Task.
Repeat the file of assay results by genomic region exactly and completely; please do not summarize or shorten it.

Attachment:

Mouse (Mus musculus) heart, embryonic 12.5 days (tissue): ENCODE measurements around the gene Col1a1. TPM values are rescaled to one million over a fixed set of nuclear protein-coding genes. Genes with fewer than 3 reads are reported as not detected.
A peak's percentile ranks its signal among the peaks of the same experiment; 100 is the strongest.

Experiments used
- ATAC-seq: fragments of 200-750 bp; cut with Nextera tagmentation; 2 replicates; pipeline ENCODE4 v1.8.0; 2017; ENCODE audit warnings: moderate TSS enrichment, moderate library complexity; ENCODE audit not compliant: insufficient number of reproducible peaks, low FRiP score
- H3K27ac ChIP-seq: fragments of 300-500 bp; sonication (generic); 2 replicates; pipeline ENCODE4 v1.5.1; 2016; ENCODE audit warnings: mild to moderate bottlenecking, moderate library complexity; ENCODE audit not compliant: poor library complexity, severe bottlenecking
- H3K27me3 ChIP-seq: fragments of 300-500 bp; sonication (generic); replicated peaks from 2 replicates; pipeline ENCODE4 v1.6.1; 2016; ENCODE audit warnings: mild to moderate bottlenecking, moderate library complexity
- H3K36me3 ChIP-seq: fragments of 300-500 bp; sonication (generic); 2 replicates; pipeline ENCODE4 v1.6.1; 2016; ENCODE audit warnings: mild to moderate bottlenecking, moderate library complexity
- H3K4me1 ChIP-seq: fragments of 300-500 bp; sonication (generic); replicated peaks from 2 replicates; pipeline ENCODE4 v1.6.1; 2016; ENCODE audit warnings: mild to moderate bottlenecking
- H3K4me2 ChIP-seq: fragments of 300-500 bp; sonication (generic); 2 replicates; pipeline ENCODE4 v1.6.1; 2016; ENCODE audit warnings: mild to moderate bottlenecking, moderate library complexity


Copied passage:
Mouse (Mus musculus) heart, embryonic 12.5 days (tissue): ENCODE measurements around the gene Col1a1. TPM values are rescaled to one million over a fixed set of nuclear protein-coding genes. Genes with fewer than 3 reads are reported as not detected.
A peak's percentile ranks its signal among the peaks of the same experiment; 100 is the strongest.

Experiments used
- ATAC-seq: fragments of 200-750 bp; cut with Nextera tagmentation; 2 replicates; pipeline ENCODE4 v1.8.0; 2017; ENCODE audit warnings: moderate TSS enrichment, moderate library complexity; ENCODE audit not compliant: insufficient number of reproducible peaks, low FRiP score
- H3K27ac ChIP-seq: fragments of 300-500 bp; sonication (generic); 2 replicates; pipeline ENCODE4 v1.5.1; 2016; ENCODE audit warnings: mild to moderate bottlenecking, moderate library complexity; ENCODE audit not compliant: poor library complexity, severe bottlenecking
- H3K27me3 ChIP-seq: fragments of 300-500 bp; sonication (generic); replicated peaks from 2 replicates; pipeline ENCODE4 v1.6.1; 2016; ENCODE audit warnings: mild to moderate bottlenecking, moderate library complexity
- H3K36me3 ChIP-seq: fragments of 300-500 bp; sonication (generic); 2 replicates; pipeline ENCODE4 v1.6.1; 2016; ENCODE audit warnings: mild to moderate bottlenecking, moderate library complexity
- H3K4me1 ChIP-seq: fragments of 300-500 bp; sonication (generic); replicated peaks from 2 replicates; pipeline ENCODE4 v1.6.1; 2016; ENCODE audit warnings: mild to moderate bottlenecking
- H3K4me2 ChIP-seq: fragments of 300-500 bp; sonication (generic); 2 replicates; pipeline ENCODE4 v1.6.1; 2016; ENCODE audit warnings: mild to moderate bottlenecking, moderate library complexity